Spokesman: Bin Laden's wife said she didn't leave compound for five years
Pakistani policemen guard the compound in Abbottabad where al-Qaeda leader Osama bin Laden was killed.
May 5th, 2011
01:07 PM ET

Spokesman: Bin Laden's wife said she didn't leave compound for five years

[Updated at 1:07 p.m.] For years there has been speculation about the health of Osama bin Laden. A US official says at this point there is no information to suggest there was medical equipment, such as a dialysis machine, at the compound.

The official says no autopsy was done on bin Laden.

[Updated at 12:38 p.m.] Osama bin Laden's wife has told interrogators she didn't venture outside the walled compound where the al Qaeda leader was killed for five years, a Pakistani military spokesman said Thursday.

The wife, who was wounded in the raid, said she lived in the compound in Abbottabad with eight of bin Laden's children and five others from another family, Maj. Gen. Athar Abbas told CNN. All of them have been in Pakistani custody since the pre-dawn U.S. commando raid that killed bin Laden and will be returned to their country of origin, Abbas said.

Abbas said he wasn't sure from her questioning how long bin Laden had lived there himself or whether he had ventured outside.

[Updated at 10:54 a.m.] Pakistan has ordered U.S. military personnel on its territory drawn down to the "minimum essential" level in the wake of the assault that killed bin Laden deep within Pakistan early Monday, a military statement announced.

While commanders defended the powerful Inter-Services Intelligence agency's efforts in attacking al Qaeda leaders, a military statement said there had been "shortcomings in developing intelligence on the presence of Osama bin Laden in Pakistan." The statement said an investigation will be launched "into the circumstances that led to this situation."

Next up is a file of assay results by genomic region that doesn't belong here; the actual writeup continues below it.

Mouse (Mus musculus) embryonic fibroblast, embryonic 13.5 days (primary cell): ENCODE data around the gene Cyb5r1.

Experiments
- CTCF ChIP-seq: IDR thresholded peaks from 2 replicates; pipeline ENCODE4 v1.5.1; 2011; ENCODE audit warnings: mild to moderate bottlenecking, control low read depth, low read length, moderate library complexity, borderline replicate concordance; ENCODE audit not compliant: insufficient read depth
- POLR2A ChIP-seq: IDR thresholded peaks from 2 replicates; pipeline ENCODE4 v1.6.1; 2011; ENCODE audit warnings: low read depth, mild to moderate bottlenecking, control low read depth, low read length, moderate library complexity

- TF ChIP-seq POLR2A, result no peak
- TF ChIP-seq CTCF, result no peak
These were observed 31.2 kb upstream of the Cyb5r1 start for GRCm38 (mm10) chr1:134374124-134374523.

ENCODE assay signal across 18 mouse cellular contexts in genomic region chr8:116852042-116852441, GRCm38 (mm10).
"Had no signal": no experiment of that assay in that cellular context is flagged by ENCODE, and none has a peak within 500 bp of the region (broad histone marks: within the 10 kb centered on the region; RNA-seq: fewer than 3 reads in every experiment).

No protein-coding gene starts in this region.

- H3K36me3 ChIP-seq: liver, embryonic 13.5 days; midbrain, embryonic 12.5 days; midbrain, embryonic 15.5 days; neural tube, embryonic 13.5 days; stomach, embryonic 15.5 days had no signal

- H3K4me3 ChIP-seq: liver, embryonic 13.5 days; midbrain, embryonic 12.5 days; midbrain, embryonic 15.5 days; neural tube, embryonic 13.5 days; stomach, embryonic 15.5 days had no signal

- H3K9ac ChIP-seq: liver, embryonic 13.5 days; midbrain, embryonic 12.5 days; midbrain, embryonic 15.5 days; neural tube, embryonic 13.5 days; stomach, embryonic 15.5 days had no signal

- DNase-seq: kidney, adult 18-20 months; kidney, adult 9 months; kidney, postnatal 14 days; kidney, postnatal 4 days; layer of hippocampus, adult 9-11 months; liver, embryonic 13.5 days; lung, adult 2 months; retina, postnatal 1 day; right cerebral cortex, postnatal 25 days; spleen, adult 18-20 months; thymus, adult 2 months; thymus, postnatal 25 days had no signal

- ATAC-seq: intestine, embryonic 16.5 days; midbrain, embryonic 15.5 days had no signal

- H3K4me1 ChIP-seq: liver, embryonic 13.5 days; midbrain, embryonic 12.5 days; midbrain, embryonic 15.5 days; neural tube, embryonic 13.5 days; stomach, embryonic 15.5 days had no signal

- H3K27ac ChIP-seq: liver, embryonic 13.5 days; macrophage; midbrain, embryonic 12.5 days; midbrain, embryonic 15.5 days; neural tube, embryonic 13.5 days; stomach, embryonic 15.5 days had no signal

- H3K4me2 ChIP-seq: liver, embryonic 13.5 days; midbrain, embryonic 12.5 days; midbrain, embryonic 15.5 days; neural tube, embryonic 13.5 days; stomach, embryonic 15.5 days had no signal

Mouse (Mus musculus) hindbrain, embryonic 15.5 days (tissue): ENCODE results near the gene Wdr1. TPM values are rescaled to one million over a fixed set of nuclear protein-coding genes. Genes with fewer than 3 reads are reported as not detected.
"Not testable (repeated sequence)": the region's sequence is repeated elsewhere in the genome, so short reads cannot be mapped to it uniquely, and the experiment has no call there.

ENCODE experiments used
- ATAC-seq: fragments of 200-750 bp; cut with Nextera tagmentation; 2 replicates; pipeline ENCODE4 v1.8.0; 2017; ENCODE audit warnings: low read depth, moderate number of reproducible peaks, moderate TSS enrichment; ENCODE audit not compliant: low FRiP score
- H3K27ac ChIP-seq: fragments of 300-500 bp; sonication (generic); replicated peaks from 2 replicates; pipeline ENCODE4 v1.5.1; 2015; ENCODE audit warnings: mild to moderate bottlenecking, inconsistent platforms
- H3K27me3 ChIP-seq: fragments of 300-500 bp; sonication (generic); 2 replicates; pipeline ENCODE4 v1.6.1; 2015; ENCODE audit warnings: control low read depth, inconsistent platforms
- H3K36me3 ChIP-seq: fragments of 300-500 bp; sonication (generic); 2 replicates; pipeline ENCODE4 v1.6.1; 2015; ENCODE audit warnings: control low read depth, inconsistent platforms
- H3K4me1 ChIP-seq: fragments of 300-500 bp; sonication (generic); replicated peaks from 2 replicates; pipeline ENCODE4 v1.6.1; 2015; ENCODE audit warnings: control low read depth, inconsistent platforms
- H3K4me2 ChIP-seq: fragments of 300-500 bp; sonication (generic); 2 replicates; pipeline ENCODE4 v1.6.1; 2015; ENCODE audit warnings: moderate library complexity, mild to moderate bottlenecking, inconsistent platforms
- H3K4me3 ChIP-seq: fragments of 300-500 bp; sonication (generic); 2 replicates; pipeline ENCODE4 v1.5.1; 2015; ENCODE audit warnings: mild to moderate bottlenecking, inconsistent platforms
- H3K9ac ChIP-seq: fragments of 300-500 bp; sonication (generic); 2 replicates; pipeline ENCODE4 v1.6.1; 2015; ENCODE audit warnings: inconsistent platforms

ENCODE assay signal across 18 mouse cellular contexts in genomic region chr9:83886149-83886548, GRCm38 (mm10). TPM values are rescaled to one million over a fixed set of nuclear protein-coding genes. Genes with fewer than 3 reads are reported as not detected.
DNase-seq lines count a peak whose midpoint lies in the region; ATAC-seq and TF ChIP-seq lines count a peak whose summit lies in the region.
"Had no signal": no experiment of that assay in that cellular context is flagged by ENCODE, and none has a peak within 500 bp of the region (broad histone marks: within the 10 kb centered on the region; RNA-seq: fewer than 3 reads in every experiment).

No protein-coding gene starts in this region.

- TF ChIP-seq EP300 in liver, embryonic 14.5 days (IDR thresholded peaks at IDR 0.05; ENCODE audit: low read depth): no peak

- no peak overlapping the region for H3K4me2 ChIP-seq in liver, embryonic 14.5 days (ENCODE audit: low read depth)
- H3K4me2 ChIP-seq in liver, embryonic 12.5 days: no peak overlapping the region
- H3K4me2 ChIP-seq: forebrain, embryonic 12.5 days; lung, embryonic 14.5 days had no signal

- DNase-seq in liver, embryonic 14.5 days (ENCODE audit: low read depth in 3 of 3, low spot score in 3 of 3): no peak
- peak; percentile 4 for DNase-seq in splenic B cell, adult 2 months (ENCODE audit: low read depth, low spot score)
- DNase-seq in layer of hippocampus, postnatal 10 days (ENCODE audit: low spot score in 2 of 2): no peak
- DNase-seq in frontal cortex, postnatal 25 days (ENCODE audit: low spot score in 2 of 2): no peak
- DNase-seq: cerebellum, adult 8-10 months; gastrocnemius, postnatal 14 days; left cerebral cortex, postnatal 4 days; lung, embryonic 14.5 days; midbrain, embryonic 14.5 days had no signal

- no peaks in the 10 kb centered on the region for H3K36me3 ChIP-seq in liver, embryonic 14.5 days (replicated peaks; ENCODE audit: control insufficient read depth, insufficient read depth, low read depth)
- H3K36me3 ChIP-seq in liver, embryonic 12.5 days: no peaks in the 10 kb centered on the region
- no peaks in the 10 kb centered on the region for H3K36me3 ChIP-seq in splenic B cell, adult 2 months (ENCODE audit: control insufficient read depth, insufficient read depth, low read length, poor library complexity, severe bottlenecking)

But the army chief of staff, Gen. Ashfaq Parvez Kayani, "made it very clear that any similar action, violating the sovereignty of Pakistan, will warrant a review on the level of military/intelligence cooperation with the United States," the statement said.

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Filed under: National security • Osama bin Laden • Pakistan • Terrorism • U.S.
soundoff (125 Responses)
  1. Linari

    @Carribean: lmao! Right on!

    @Jeff Frank: like we had to watch you post you "don't buy gas on Fridays" in every thread for weeks and weeks and weeks and weeks and weeks and weeks and weeks and weeks and week?

    May 5, 2011 at 10:32 pm | Report abuse |
  2. Lefty666

    Just watched a very review of the rise and fall of Osama bin Laden. This was an enlighted view of his history. However, it astonishes me that you left out former President Bush's ground zero commitment. While I am no Bush engraver, his contribution that day lifted the hearts of people around the world. Give him credit for that. He was that day a great contrast to Osama bin Laden!

    May 7, 2011 at 10:25 pm | Report abuse |
  3. Cesar

    Hey Phunnie boy,I don't mind so much your hijacking my name here,but please do cut that filthy Tea Party lingo out. Like I said before,I'm no Tea Partier and I hate that lingo

    May 5, 2011 at 2:10 pm | Report abuse |
  4. heno

    hello there, please give you thoughts on this. do you think Pakistan was playing a two faced traitor or a Crow/In/Apple kind of agent for you know WHO.......

    June 1, 2011 at 9:20 pm | Report abuse |
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